After we have already created a development server, we must create a Redis client and an Express app. We can achieve this with the following code.

//Create Redis client on Redis port
const redisClient = redis.createClient(REDIS_PORT);
//Create an app const by excecuting express like a function
const app = express();


Registring Routes and Adding Handlers

Next, we need to create a route in which our server will be listening and respond with the total number of a GitHub user's public repositories. For this, we will add some new lines of code.

app.get("/repos/:username", cache, getPublicReposNumber);


This means that when we are targeting http://localhost:3000/repos/atheodosiou, the server will trigger the associated handler to send us the response. This handler is a callback function with the name getPublicReposNumber.

Callback Function

This is the point in which we will try to request GitHub's public API for data.

//Make request to GitHub for data
async function getPublicReposNumber(req, res, next) {
  try {
    console.log("Fetching data...");

    const { username } = req.params;
    const response = await fetch(`https://api.github.com/users/${username}`);
    const data = await response.json();

    //set to redis
    redisClient.setex(username, 3600, data);

    res.status(200).send(setResponse(username, data));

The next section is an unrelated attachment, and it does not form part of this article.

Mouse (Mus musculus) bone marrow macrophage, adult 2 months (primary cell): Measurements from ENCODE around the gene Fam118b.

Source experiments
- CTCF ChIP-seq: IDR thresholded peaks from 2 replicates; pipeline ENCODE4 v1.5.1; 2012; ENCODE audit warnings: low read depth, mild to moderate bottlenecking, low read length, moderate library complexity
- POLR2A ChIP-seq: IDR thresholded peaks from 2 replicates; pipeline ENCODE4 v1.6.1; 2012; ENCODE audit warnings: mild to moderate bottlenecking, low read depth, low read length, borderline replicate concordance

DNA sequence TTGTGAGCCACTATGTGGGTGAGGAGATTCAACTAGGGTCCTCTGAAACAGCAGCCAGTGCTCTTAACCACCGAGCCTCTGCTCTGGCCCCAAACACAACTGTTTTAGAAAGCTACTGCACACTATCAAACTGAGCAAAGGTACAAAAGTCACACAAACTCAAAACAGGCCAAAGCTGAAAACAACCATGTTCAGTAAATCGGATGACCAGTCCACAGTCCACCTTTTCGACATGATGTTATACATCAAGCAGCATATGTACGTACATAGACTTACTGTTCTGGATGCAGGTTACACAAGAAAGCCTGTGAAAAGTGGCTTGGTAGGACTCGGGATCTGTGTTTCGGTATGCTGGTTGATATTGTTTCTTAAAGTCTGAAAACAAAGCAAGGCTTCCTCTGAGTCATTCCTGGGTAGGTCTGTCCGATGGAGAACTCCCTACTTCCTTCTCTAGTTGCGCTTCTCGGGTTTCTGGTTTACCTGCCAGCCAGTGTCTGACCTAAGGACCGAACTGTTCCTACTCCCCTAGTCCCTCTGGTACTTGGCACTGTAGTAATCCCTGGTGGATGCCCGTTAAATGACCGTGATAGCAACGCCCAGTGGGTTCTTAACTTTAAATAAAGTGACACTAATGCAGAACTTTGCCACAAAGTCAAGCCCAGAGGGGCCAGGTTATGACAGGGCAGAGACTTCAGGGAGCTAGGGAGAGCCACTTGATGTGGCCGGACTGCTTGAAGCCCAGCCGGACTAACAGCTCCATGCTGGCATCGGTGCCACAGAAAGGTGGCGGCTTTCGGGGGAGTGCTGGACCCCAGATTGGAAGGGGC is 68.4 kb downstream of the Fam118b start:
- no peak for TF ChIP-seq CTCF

} catch (error) {
    console.error(error);
    req.status(500).json({ error: error });
  }
}


As you can see, we are getting the data to send it back to the client as a response. At this point, we are not using a cache mechanism, but we are using the Redis client in order to store the retrieved data. This is implemented on row 11 in the above code block.

We use the setx method of the Redis driver which allows us to set an expiration time for our stored data. In our case, we set this in 3600/sec, which means one hour.

Implement a Cache Mechanism

In order to maximize our application performance, we will implement a cache middleware that will search for a key on the Redis local server before requesting new data. This is how we create cache in a Node.js application.

I want to mention that this is not the only way you can to implement caching. It may depend on other application logic or your preferences, but, this tutorial is a good way to show you how Redis works on Node.js applications.

Before we add the cache middleware, let's run our application and check the total time taken to serve the request.

Total excecution time without cache

Total excecution time without cache

It took one second to respond without using cache, which is a normal time. Let's see how it will go if we add a Redis cache middleware.

The next step is to create a cache mechanism, as we already mentioned, to store retrieved data for a 'while' and avoid unnecessary API calls.

Attention! The usage of cache is only recommended when the data we are about to receive is subject to frequent changes. For example, if we made a call to an API whose call-to-call data could be subject to change, then using cache would not be appropriate.